oh, the irony

http://www.wired.com/entertainment/theweb/magazine/16-11/st_essay

so a blogger for Wired who also happened to be blogging at that time and got his “dream job” in Wired specifically for BLOGGING is telling every blogger out there to kill their own blogs and go to the Facebook, Flickr, and Twitter Route. Well, one, I already have Facebook and Flickr but not a fan of Twitter. What if you are sleeping then all of a sudden *ring* *ring* “what the fuck I’m trying to sleep, I don’t give a shit on what the hell you are doing.” It’s really a status update for everyone’s cell phone. Here is the original article with my 2 cents. 

Thinking about launching your own blog? Here’s some friendly advice: Don’t. And if you’ve already got one, pull the plug. [Too bad, I’m not pulling it.]

Writing a weblog today isn’t the bright idea it was four years ago. The blogosphere, once a freshwater oasis of folksy self-expression and clever thought, has been flooded by a tsunami of paid bilge. Cut-rate journalists and underground marketing campaigns now drown out the authentic voices of amateur wordsmiths. It’s almost impossible to get noticed, except by hecklers. And why bother? The time it takes to craft sharp, witty blog prose is better spent expressing yourself on Flickr, Facebook, or Twitter. [folksy self expressions were the xanga days and of course there will always be e-thugs. Do I want to get noticed? not really, this is more for people who like automotive tuning.]

If you quit now, you’re in good company. Notorious chatterbox Jason Calacanis made millions from his Weblogs network. But he flat-out retired his own blog in July. “Blogging is simply too big, too impersonal, and lacks the intimacy that drew me to it,” he wrote in his final post. [Well, if I had millions and was making it rain then of course I would delete mine but I don’t.]

Impersonal is correct: Scroll down Technorati’s list of the top 100 blogs and you’ll find personal sites have been shoved aside by professional ones. Most are essentially online magazines: The Huffington Post. Engadget. TreeHugger. A stand-alone commentator can’t keep up with a team of pro writers cranking out up to 30 posts a day. [Well, those are the professionals as you mentioned but there are blogs out there that you don’t see that takes a while to find.]

When blogging was young, enthusiasts rode high, with posts quickly skyrocketing to the top of Google’s search results for any given topic, fueled by generous links from fellow bloggers. In 2002, a search for “Mark” ranked Web developer Mark Pilgrim above author Mark Twain. That phenomenon was part of what made blogging so exciting. No more. Today, a search for, say, Barack Obama’s latest speech will deliver a Wikipedia page, a Fox News article, and a few entries from professionally run sites like Politico.com. The odds of your clever entry appearing high on the list? Basically zero. [so? if that blog is going to do what its meant to do, then I’ll visit it.]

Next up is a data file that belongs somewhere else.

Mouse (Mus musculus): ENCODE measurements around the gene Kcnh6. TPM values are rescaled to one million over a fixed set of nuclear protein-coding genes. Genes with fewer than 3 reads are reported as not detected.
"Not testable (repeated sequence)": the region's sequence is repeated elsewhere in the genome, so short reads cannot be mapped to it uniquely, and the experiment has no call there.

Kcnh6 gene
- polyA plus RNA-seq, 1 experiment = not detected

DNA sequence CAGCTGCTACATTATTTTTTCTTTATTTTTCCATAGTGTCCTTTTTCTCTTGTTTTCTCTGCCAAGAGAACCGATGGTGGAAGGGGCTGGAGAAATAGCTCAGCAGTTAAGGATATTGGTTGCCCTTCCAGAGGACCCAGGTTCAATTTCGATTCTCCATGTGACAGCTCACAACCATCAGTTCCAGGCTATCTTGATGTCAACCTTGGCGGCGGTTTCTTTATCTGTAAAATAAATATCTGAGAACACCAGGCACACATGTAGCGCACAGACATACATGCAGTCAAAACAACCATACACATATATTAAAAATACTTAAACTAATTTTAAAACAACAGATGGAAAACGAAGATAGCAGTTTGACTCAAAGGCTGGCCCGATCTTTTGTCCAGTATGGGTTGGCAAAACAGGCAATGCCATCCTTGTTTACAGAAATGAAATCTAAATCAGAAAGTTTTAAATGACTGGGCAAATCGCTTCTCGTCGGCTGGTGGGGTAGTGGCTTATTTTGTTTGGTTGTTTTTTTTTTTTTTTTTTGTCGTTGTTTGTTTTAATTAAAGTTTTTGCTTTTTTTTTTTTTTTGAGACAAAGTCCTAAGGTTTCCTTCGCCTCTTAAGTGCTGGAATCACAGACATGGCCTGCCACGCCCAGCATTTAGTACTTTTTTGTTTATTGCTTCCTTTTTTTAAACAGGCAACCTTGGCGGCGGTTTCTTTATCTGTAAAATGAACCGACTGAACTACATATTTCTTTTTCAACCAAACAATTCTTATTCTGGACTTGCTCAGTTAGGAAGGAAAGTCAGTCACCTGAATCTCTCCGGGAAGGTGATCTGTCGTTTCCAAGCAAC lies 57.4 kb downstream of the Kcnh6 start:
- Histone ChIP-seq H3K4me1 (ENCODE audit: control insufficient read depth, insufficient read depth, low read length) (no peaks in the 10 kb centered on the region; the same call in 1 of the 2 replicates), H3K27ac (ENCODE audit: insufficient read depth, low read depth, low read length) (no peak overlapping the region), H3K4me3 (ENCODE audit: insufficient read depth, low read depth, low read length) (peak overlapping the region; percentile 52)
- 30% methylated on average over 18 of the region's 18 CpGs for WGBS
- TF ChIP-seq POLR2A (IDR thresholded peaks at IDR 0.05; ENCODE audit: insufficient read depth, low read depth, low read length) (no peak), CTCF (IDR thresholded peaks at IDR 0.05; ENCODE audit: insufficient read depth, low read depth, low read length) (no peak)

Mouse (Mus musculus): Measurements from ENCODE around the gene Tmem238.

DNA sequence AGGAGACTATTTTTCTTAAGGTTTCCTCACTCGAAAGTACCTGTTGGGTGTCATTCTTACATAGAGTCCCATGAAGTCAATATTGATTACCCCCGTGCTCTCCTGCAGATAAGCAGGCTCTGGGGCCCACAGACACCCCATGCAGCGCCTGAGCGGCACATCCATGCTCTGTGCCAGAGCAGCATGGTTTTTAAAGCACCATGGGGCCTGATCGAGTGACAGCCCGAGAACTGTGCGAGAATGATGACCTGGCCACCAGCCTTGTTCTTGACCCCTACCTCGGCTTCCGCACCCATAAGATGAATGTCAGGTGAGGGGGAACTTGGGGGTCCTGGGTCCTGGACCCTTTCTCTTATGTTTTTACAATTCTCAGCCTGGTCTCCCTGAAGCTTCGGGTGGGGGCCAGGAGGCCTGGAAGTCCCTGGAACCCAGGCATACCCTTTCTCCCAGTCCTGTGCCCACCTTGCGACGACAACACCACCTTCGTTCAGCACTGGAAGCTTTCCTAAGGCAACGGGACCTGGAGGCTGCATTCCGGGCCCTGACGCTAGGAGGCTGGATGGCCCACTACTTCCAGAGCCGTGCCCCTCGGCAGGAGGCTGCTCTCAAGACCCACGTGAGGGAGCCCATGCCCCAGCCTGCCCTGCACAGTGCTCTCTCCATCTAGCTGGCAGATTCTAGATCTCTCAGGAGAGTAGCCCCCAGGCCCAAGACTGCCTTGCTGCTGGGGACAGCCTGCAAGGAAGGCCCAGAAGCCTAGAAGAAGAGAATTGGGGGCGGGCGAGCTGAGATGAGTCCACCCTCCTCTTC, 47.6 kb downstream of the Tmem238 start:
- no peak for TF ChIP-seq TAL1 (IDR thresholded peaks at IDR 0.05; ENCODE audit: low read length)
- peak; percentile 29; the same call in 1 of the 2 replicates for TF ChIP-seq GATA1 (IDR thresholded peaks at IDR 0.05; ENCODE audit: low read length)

That said, your blog will still draw the Net’s lowest form of life: The insult commenter. Pour your heart out in a post, and some anonymous troll named r0rschach or foohack is sure to scribble beneath it, “Lame. Why don’t you just suck McCain’s ass.” That’s why Calacanis has retreated to a private mailing list. He can talk to his fans directly, without having to suffer idiotic retorts from anonymous Jason-haters. [or you can turn off comments plus e-thugs are bored as hell anyway.]

Further, text-based Web sites aren’t where the buzz is anymore. The reason blogs took off is that they made publishing easy for non-techies. Part of that simplicity was a lack of support for pictures, audio, and videoclips. At the time, multimedia content was too hard to upload, too unlikely to play back, and too hungry for bandwidth. 

Social multimedia sites like YouTube, Flickr, and Facebook have since made publishing pics and video as easy as typing text. Easier, if you consider the time most bloggers spend fretting over their words. Take a clue from Robert Scoble, who made his name as Microsoft’s “technical evangelist” blogger from 2003 to 2006. Today, he focuses on posting videos and Twitter updates. “I keep my blog mostly for long-form writing,” he says. [Vlogging and Twittering, not bad except I don’t care what you are up to unless you can come up with something witty with your status.]

Twitter — which limits each text-only post to 140 characters — is to 2008 what the blogosphere was to 2004. You’ll find Scoble, Calacanis, and most of their buddies from the golden age there. They claim it’s because Twitter operates even faster than the blogosphere. And Twitter posts can be searched instantly, without waiting for Google to index them. [Great idea but still not going to change my mind.]

As a writer, though, I’m onto the system’s real appeal: brevity. Bloggers today are expected to write clever, insightful, witty prose to compete with Huffington and The New York Times. Twitter’s character limit puts everyone back on equal footing. It lets amateurs quit agonizing over their writing and cut to the chase. @WiredReader: Kill yr blog. 2004 over. Google won’t find you. Too much cruft from HuffPo, NYT. Commenters are tards. C u on Facebook? [LOL WUT? 2004? Blogging might have started around 04 ish but there are several OGs out there that you aren’t aware of that started blogging before the term blog ever came along. i.e. SileightyMania. I don’t care if Google doesn’t find me. You fail to realize that some blogs might have sappy writing or what not but there are also blogs that blog on subculture. It doesn’t matter what you’re into, I’m sure there will be a blog about that and I don’t want to see that killed.]

Paul Boutin (paul@valleywag.comis a correspondent for the Silicon Valley gossip site Valleywag.

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